pdf Eskisehir Med J. 2021; 2 (1): 29-32
Yeliz Kaya, Eskisehir Osmangazi University, Faculty of Health Sciences, Department of Nursing, Eskisehir, Turkey
Yavuz Tokgöz, Eskisehir Osmangazi University, Faculty of Medicine, Department of Gynecology and Obstetrics, Reproductive Endocrinology and Infertility, Eskisehir, Turkey
Coşkun Kaya, Eskisehir City Hospital, Department of Urology, Eskisehir, Turkey
Tuğba Tahta, Ankara Medipol University, Vocational School Of Health Services, Ankara, Turkey
Ahmet Başar Tekin, Eskisehir Osmangazi University, Faculty of Medicine, Department of Gynecology and Obstetrics, Reproductive Endocrinology and Infertility, Eskisehir, Turkey
Introduction: The treatment agents used in assisted reproductive technology (ART) treatments could cause supra-physiologic hormone levels. We aimed to show if the ART could be a predisposing risk factor to be positive for Coronavirus Disease 2019 (COVID-19).
Methods: The data of the 43 infertility patients who were treated with ART between 1 March and 1 December 2020 at a Reproductive Endocrinology and Infertility Unit of a tertiary center were collected retrospectively. These patients were phoned and asked if they wanted to participate in the study; they were positive for COVID-19 or had a symptom of the illness.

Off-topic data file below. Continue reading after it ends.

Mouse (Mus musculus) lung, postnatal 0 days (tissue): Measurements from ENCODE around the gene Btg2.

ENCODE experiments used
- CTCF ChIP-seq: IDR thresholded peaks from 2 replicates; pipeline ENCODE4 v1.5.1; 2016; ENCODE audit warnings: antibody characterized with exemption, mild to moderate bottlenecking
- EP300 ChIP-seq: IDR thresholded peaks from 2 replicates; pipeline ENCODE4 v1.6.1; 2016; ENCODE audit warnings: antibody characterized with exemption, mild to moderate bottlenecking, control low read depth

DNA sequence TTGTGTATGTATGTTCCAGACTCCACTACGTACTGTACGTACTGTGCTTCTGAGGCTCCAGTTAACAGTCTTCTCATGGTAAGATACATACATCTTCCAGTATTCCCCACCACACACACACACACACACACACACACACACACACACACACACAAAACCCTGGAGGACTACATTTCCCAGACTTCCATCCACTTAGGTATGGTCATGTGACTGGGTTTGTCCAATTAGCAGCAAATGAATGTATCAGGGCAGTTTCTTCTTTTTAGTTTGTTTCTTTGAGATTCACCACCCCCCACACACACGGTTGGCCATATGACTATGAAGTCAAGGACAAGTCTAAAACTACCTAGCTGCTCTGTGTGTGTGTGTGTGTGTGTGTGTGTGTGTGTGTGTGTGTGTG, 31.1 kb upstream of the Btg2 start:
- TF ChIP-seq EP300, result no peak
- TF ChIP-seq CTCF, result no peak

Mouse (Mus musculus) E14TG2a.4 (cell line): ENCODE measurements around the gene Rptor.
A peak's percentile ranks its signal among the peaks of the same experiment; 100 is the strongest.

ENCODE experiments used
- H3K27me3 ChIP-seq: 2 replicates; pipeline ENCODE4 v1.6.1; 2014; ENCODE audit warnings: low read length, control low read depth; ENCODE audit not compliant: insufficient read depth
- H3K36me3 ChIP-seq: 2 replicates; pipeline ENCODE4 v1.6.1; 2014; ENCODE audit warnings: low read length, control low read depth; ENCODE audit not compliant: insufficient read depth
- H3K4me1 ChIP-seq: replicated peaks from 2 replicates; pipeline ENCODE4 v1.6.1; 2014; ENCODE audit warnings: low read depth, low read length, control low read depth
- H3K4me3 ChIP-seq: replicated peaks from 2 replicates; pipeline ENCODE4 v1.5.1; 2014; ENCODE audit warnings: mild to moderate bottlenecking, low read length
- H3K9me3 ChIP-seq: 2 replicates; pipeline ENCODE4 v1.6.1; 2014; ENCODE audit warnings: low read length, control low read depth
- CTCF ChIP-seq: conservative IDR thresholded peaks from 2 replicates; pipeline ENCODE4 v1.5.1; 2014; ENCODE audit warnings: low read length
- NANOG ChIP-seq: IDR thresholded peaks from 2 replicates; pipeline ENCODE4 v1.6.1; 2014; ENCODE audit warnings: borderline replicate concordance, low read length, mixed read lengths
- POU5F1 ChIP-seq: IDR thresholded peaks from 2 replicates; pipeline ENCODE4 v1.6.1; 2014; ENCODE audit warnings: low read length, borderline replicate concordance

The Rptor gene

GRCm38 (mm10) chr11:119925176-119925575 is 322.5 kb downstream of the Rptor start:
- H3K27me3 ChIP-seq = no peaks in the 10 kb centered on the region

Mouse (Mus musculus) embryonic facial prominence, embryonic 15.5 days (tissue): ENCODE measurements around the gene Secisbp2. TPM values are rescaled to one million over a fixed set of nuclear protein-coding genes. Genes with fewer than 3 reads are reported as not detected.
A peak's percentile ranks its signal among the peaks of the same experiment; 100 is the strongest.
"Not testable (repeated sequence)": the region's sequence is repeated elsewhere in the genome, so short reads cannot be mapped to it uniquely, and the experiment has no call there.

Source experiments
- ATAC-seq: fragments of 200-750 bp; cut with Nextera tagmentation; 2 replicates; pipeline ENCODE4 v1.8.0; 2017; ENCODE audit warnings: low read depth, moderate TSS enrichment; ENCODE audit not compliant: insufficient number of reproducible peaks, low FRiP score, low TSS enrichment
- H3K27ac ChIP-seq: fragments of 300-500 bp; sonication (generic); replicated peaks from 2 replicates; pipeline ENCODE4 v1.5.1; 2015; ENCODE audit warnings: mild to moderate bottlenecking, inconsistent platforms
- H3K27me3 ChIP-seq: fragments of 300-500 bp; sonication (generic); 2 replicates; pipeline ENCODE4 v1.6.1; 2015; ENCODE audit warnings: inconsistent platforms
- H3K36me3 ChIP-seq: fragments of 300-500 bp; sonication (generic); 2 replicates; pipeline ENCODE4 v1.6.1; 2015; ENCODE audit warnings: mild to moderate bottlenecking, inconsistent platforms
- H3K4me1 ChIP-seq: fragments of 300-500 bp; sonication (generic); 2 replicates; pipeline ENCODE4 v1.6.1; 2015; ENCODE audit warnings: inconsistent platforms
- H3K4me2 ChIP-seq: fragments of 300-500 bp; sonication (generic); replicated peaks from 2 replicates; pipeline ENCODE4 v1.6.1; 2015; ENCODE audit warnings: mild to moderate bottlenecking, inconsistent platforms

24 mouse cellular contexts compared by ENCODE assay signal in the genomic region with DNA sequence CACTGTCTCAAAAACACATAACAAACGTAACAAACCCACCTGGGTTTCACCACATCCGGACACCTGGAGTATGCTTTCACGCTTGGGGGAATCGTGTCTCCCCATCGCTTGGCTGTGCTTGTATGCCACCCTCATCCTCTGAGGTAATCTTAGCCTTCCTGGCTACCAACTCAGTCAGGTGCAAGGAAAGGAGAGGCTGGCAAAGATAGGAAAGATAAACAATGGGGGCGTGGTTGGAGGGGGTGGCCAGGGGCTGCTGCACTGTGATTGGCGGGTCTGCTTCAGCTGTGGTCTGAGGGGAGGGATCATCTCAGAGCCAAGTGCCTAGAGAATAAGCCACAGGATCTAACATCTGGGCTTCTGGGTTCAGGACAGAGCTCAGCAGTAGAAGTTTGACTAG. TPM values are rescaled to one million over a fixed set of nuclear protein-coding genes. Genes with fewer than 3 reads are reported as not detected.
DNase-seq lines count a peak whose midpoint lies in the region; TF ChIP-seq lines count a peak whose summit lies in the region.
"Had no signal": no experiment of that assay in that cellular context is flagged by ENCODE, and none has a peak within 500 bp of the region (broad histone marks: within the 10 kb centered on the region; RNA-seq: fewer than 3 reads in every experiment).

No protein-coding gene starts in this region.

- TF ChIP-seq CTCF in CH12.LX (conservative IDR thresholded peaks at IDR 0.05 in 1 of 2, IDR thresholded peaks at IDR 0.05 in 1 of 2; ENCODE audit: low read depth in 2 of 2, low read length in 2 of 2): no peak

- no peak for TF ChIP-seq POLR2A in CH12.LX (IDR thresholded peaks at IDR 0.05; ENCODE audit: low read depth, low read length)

Results: It was found that only 1 (2.4%) case had COVID-19 after the ART treatment, had a loss of smell and taste. The remaining treated 42 cases had no symptoms of COVID-19 or a diagnosis with COVID-19.
Conclusion: When turning to normal practice life, all patients should be evaluated for COVID-19 during pre, per, and post-treatment time in order to stop the ART and protect against the cases from the possible side effects of assisted reproductive treatments, especially the possible, but undefined, predisposition factor to COVID-19.
Key Words: Covid-19, assisted reproductive technology, risk factors, prognosis
Kaya Y, Tokgöz Y, Kaya C, et al. Could Assisted Reproductive Technology Be a Predisposing Risk Factor for COVID-19 Infection in Women? Eskisehir Med J. 2021; 2 (1): 29-32.